Kenya’s ‘moral police’ should stay away from the music industry


The freedom to create content is absolute. So too is the freedom to consume content. These are mutually exclusive ideas. Yaani, one can consume all the content they want without ever needing to stop another person from creating or consuming different content.

People with an over exuberant sense of self worth have always described Kenyan content as vulgar, obscene and lacking in morals. The songs were vulgar when they accompanied the struggle for independence. They were obscene when they contained refrains about a Kenya for Kenyans. Kamaru was a musician lacking in morals when he released that song “the spectators ran away with the trophy.” Ochieng Kabaselleh was so immoral he was detained at Nyayo House.

Female musicians appeared on TV (Joy Bringers) in trousers immediately became prostitutes. Japheth Kassanga dared to play Christian Music using a guitar which was the devil’s instrument that caused people to sin. CITAM once cleansed the sanctuary because some christian musicians were performing and their was a smoke machine that caused a Pastor to see demons rising on stage.

It’s not new. Our industry has always been described as one with rebellious evil people with long hair and ungovernable tendencies. People describing us as such have always been fake deep, holier than thou types with violent reactions to the use of logic, data and good sense. They believe what they believe and their beliefs are the best thing to be believed and cannot be questioned.

Still, those of us that have worked in this industry know that success or failure in content production is determined by the market. The people of Kenya. They are individuals of different beliefs and backgrounds that have free will and can make their own decisions on what they want or like. Nobody has their radio station set to a default station or a default song.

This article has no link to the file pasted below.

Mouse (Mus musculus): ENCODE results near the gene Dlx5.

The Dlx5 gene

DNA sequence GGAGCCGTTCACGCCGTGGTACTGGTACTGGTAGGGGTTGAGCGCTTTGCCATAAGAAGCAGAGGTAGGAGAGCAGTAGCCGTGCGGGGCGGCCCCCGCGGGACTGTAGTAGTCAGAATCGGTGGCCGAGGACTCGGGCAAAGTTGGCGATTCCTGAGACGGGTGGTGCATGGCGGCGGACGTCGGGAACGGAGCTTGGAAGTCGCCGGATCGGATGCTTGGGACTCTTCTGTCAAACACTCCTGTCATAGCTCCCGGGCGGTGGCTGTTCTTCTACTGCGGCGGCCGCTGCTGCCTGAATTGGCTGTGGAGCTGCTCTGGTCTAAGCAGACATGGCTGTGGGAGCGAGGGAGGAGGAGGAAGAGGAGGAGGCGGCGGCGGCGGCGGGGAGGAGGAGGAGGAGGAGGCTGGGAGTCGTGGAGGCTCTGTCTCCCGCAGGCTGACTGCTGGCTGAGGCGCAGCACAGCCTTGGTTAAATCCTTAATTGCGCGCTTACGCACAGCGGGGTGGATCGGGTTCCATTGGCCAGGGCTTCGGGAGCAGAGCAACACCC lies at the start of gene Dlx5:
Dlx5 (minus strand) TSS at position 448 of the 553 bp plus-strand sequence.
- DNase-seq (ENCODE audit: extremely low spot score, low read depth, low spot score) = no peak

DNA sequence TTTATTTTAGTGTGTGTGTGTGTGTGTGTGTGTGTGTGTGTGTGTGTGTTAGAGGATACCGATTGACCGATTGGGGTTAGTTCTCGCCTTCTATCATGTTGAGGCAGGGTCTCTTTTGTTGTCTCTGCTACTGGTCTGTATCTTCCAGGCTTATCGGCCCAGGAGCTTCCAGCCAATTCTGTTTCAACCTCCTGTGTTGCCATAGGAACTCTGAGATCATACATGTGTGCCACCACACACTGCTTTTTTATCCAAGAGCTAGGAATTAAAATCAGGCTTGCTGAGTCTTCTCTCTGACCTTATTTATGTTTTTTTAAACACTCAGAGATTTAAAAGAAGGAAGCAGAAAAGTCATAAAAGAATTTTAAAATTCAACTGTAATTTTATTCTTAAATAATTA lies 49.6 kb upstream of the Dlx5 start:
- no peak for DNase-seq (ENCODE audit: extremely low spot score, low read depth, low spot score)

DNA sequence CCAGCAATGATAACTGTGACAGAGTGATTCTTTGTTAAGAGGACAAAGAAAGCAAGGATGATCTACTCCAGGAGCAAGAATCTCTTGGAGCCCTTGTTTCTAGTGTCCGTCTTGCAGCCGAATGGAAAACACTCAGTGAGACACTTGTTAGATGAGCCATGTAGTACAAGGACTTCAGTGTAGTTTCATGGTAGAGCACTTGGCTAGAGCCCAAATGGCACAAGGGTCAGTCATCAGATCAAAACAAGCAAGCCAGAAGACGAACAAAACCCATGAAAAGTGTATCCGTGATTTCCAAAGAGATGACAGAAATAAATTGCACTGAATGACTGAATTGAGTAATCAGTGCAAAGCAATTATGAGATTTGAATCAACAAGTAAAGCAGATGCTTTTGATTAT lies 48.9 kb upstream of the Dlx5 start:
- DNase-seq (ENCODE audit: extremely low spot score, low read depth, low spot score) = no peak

There is no standard for music in Kenya. There should not be one. Music is an art form and art is subjective. What you like is what you like. It’s not the standard for things that must be liked. This is what we must teach our children. They are not robots.

Banks in Kenya are going through a myriad issues last 24 months. When do we start the moral investigations at banks?

And finally assuming that (by mistake) you heard a “bad song” from a person with a “bad” stage name, what’s the crisis?

Who can name one person who ever died from a bad song?

Previous articleWhy the SGR railway must not pass through the Nairobi National Park
Next articleMauritius firm SBM Group is set to acquire Fidelity Bank

Dan Aceda is a Kenyan singer and songwriter known for his penchant for sweet melody and unique storytelling. He has produced three studio albums and has played at concerts all over the world including the US and Europe, East Africa, Malawi and more. He is the Founder and CEO of The African Bonfire, a multi media production company based in Nairobi Kenya. He is also a current member of the prestigious Global Health Corps Fellowship Class of 2013. As of June 2014 Dan is also a member of the UN Global Accelerator network of entrepreneurs.